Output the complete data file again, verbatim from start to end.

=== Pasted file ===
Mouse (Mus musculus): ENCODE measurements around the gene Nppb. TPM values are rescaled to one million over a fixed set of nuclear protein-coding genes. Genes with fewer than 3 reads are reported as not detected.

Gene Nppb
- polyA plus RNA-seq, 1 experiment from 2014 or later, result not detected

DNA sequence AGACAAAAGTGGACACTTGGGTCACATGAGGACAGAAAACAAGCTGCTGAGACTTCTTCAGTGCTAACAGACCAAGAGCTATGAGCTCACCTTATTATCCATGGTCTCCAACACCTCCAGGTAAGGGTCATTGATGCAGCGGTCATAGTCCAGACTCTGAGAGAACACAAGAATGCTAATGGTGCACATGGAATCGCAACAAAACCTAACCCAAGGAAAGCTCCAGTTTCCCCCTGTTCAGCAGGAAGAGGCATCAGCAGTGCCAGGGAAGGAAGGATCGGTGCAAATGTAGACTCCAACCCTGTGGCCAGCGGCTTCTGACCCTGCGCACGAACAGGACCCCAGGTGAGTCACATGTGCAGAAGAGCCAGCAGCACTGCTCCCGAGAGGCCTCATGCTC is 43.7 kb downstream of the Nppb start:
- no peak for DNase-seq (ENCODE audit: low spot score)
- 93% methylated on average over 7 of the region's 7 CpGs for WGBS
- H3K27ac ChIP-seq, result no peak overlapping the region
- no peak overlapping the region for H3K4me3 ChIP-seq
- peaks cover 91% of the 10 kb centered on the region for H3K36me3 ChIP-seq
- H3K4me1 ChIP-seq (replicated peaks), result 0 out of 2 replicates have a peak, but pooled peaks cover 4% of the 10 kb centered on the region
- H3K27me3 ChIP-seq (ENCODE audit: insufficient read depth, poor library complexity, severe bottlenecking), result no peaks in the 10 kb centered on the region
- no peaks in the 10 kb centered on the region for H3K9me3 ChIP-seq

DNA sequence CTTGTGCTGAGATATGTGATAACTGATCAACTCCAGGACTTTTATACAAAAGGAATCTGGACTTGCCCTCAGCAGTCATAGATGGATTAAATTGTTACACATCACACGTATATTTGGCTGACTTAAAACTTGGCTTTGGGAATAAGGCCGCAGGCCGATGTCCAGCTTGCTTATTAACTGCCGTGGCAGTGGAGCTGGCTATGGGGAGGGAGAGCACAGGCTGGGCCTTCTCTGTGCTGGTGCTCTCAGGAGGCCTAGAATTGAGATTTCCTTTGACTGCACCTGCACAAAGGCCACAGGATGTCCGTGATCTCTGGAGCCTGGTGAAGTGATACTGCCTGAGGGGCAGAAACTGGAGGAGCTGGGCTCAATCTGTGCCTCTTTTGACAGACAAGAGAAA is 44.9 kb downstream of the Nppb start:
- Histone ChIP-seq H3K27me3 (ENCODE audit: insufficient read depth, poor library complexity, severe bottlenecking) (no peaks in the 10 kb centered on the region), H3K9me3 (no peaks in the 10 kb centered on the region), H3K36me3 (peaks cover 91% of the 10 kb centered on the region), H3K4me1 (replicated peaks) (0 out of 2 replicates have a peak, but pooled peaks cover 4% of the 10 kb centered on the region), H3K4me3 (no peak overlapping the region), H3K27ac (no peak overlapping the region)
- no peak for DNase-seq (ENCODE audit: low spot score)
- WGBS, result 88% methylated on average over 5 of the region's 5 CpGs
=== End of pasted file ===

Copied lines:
Mouse (Mus musculus): ENCODE measurements around the gene Nppb. TPM values are rescaled to one million over a fixed set of nuclear protein-coding genes. Genes with fewer than 3 reads are reported as not detected.

Gene Nppb
- polyA plus RNA-seq, 1 experiment from 2014 or later, result not detected

DNA sequence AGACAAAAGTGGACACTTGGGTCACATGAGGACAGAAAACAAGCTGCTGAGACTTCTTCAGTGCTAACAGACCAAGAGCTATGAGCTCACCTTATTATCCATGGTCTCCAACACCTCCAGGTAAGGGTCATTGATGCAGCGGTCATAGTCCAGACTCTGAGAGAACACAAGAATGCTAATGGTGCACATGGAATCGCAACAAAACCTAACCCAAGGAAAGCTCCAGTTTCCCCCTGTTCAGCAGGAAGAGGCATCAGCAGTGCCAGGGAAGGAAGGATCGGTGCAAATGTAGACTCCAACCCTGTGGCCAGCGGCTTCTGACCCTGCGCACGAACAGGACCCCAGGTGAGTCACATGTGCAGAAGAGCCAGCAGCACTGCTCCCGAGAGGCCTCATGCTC is 43.7 kb downstream of the Nppb start:
- no peak for DNase-seq (ENCODE audit: low spot score)
- 93% methylated on average over 7 of the region's 7 CpGs for WGBS
- H3K27ac ChIP-seq, result no peak overlapping the region
- no peak overlapping the region for H3K4me3 ChIP-seq
- peaks cover 91% of the 10 kb centered on the region for H3K36me3 ChIP-seq
- H3K4me1 ChIP-seq (replicated peaks), result 0 out of 2 replicates have a peak, but pooled peaks cover 4% of the 10 kb centered on the region
- H3K27me3 ChIP-seq (ENCODE audit: insufficient read depth, poor library complexity, severe bottlenecking), result no peaks in the 10 kb centered on the region
- no peaks in the 10 kb centered on the region for H3K9me3 ChIP-seq

DNA sequence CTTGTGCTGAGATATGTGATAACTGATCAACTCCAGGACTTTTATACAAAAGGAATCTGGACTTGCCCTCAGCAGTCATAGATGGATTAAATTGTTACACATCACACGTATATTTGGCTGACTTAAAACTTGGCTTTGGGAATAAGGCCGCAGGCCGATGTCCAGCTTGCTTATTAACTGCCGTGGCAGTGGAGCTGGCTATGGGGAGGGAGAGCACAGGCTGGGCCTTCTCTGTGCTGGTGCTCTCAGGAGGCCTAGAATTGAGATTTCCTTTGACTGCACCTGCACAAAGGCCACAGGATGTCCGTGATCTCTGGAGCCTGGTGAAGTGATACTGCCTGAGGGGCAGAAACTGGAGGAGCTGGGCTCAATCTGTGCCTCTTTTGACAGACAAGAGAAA is 44.9 kb downstream of the Nppb start:
- Histone ChIP-seq H3K27me3 (ENCODE audit: insufficient read depth, poor library complexity, severe bottlenecking) (no peaks in the 10 kb centered on the region), H3K9me3 (no peaks in the 10 kb centered on the region), H3K36me3 (peaks cover 91% of the 10 kb centered on the region), H3K4me1 (replicated peaks) (0 out of 2 replicates have a peak, but pooled peaks cover 4% of the 10 kb centered on the region), H3K4me3 (no peak overlapping the region), H3K27ac (no peak overlapping the region)
- no peak for DNase-seq (ENCODE audit: low spot score)
- WGBS, result 88% methylated on average over 5 of the region's 5 CpGs